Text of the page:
By CYRIL TUOHY, managing editor of Risk & Insurance®
AIG executives who take it upon themselves to return their bonuses, rightfully earned or not, would be setting a dangerous precedent.
Don't get me wrong, I'm as steamed as the next guy about these fellows, particularly as one London-based AIG Financial Products executive was said to have found the request to return the money "offensive."
Certainly, the Financial Products posse deserves to take a hit for selling credit-default swaps knowing full well that the damned things could one day blow up in their faces.
Forcing them to return their bonus isn't the way to do it.
What we're really talking about here is contract law, the importance of legally binding documents and the obligation between two parties to follow the terms of the contracts.
Theses documents were signed 12 months or more before this latest scandal and should so be honored.
If executives want to return the money, more power to them. They will have shown themselves sensitive to many of us less well off, and will have done the U.S. Treasury and the U.S. taxpayer a service.
But under no circumstance should these managers be forced to return the money. For anyone to threaten these executives--indeed any executive or anyone else--with blackmail, as New York Attorney General Andrew Cuomo appeared to be doing in mid-March, is irresponsible.
Not only that, it makes a mockery of contract law.
Perhaps in another industry, there wouldn't be so much at stake. Hey, you modify the terms of a new residential development over a round of golf and everyone walks away and makes up at the 19th hole. No big deal.
Not in insurance. You live and die by the terms of the contract. What in heaven's name do you think insurance is? A promise to pay in the future.
And AIG last year promised to pay these two dozen executives $165 million for staying with the firm. It doesn't really matter if this was a bonus or a "retention" fee to prevent talented managers from jumping ship.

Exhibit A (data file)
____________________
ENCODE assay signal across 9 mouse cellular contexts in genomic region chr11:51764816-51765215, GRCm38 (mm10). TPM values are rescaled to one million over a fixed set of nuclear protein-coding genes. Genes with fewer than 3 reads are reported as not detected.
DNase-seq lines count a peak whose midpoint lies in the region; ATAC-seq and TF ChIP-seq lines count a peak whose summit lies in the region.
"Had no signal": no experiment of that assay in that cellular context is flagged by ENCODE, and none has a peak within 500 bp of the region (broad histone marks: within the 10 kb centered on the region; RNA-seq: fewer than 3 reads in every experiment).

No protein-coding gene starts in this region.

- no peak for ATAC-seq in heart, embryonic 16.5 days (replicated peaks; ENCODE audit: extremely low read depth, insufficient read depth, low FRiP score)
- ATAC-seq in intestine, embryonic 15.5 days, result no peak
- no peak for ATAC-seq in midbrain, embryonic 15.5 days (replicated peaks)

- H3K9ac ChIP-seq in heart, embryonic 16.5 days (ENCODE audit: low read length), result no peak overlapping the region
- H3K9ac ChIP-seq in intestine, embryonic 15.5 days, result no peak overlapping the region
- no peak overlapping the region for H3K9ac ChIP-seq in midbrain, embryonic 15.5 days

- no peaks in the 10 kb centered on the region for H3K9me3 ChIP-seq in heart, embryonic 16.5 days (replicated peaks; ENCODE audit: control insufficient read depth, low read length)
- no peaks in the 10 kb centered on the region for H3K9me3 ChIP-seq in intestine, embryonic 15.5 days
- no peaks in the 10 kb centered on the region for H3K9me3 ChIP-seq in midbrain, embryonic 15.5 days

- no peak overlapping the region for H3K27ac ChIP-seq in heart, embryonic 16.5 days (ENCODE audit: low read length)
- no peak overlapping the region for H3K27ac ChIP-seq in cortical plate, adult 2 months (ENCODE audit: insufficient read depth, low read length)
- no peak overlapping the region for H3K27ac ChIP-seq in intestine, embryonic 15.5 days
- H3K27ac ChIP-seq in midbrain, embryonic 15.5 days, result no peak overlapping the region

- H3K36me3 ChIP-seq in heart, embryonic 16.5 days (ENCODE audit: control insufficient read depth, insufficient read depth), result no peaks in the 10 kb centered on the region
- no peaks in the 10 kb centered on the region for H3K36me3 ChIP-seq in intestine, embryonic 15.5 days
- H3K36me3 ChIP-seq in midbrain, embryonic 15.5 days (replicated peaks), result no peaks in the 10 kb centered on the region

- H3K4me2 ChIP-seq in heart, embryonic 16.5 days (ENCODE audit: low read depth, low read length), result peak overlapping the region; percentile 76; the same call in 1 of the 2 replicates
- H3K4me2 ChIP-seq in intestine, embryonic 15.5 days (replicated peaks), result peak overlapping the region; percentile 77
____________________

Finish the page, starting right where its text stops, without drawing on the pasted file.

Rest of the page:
What matters is that both AIG and the executives were party to the terms of the contract, whether it was worth $165,000, $165 million or $165 billion.
Lost in the outrage over the payments is that the $165 million in contractual obligations to the executives amounts to exactly 0.097 percent of the $170 billion in bailout funds paid by taxpayers to prevent AIG's collapse.
Paying these guys leaves a bad taste in everyone's mouths, I agree, but that's why contracts exist?so that one party isn't subject to the personal whims of another. If AIG refused to pay, it would set a ghastly precedent for abrogating the terms of an employment contract, not to mention the torrent of separate breach-of-contract suits that would rain down on an already wounded company.
Andrew Cohen, CBS News' chief legal analyst and legal editor, recently made note of an important distinction in this case.
"Sometimes contractual obligations can be voided if their terms are deemed 'unconscionable' or against 'public policy.' But unconscionable contracts usually involve some great unfairness to one of the parties to the contract. The U.S. is not a party to these contracts." Indeed not, as the contracts were entered into months before the bailout.
No one's pleased with another $165 million going to suits who've already collected millions of dollars as their employer was going down the tubes. But those are the terms of the contract. If you want to change the outcome, you've got to alter the terms.
(Read Senior Editor Dan Reynold's Point on this topic.)
May 1, 2009
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